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Monday, May 30, 2016

Indiana trying to rebound after another loss

Tuesday, October 7, 2008


AP Sports Writer

INDIANAPOLIS -- Bill Lynch wants to avoid the doom-and-gloom speeches.

Despite three straight losses, two of them in the Big Ten, and without a bye week left to fix the problems, the Indiana coach isn't fretting.

"You've got to move on," he said during his weekly news conference Tuesday. "You can't dwell on the past, you learn from it and you correct the mistakes, and you move on. I like this football team, I like the way they work, I like their attitude."

But over each of the past three weeks, the Hoosiers (2-3, 0-2) have shown major flaws.

Against Ball State, the defense couldn't stop Nate Davis' well-timed passes or MiQuale Lewis' powerful runs. Against Michigan State, the Hoosiers were again susceptible through the air and blew a chance to get back in the game when a holding penalty turned an Indiana touchdown into a Spartans safety. Last Saturday at Minnesota, the Hoosiers couldn't sustain drives or get their defense off the field enough.

Despite injuries in the secondary, the lack of a pass rush in recent weeks, a rash of turnovers and a worse record than most expected, Lynch insists it can be corrected starting Saturday against Iowa.

"We've got to get better," Lynch said. "I'm certainly not down on this football team and I think we've done some things well. We're not sitting with a record that we had hoped to have at this point, but I said this, too, there's a whole bunch of teams around the country saying that right now and there's a whole lot of football left."

It wasn't supposed to be this way.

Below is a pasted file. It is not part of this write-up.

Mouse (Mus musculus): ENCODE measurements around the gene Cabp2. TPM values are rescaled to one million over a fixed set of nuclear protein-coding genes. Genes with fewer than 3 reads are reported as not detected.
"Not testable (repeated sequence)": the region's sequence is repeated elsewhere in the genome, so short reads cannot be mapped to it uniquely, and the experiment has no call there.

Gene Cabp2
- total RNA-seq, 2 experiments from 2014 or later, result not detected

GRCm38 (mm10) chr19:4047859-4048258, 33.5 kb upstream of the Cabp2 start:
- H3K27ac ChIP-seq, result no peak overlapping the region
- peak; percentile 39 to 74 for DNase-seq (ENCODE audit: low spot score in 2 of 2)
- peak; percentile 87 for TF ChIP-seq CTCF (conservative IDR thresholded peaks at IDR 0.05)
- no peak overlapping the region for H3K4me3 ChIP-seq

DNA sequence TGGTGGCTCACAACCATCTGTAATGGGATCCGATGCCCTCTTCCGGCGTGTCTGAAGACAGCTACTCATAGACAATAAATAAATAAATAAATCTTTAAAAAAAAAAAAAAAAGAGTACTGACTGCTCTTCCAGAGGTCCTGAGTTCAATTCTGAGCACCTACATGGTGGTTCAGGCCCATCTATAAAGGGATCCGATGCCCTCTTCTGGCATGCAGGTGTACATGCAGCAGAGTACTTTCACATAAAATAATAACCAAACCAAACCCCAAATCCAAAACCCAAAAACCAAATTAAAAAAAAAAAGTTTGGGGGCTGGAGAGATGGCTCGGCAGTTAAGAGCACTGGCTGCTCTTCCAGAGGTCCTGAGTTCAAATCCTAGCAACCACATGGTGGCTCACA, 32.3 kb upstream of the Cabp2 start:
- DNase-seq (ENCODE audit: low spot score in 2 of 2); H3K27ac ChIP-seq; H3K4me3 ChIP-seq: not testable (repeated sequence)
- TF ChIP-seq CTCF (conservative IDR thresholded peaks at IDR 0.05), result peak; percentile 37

The Hoosiers entered the season with high expectations after ending a 14-year bowl drought and a favorable home schedule.

They opened with back-to-back wins against overmatched Western Kentucky and Murray State, but have since lost three in a row -- two of those at home.

Indiana must now win at least four of its final seven games to reach back-to-back bowl games for the first time since 1990 and 1991, and the odds appear to be getting longer.

After Iowa, the remaining scheduled includes trips to Illinois, No. 6 Penn State and archrival Purdue with home dates against Wisconsin, unbeaten Northwestern and two-time defending Mid-American Conference champion Central Michigan. Illinois, Wisconsin and Northwestern all are just outside the Top 25 and the Purdue game will be coach Joe Tiller's final home game.

Lynch understands the challenge.

"We're striving to develop the consistency it takes to be a good football team, and you've got to be solid offensively, defensively and in the kicking game if you're going to win in the Big Ten," he said. "We have not done that, and that's certainly something that we're working toward."

The Hoosiers have tried to mix things up.

In the Michigan State game, they used a deliberate no-huddle offense to keep the Spartans' powerful runners off the field and created chaos by moving quarterback Kellen Lewis to different positions.

Opponents can expect to see even more of it as the season progresses.

But the bigger concern Saturday is a defense that has not played as well as it did last season.

Lynch knows that must change, along with all those other problems, if the Hoosiers have any chance of making it to back to a bowl game.

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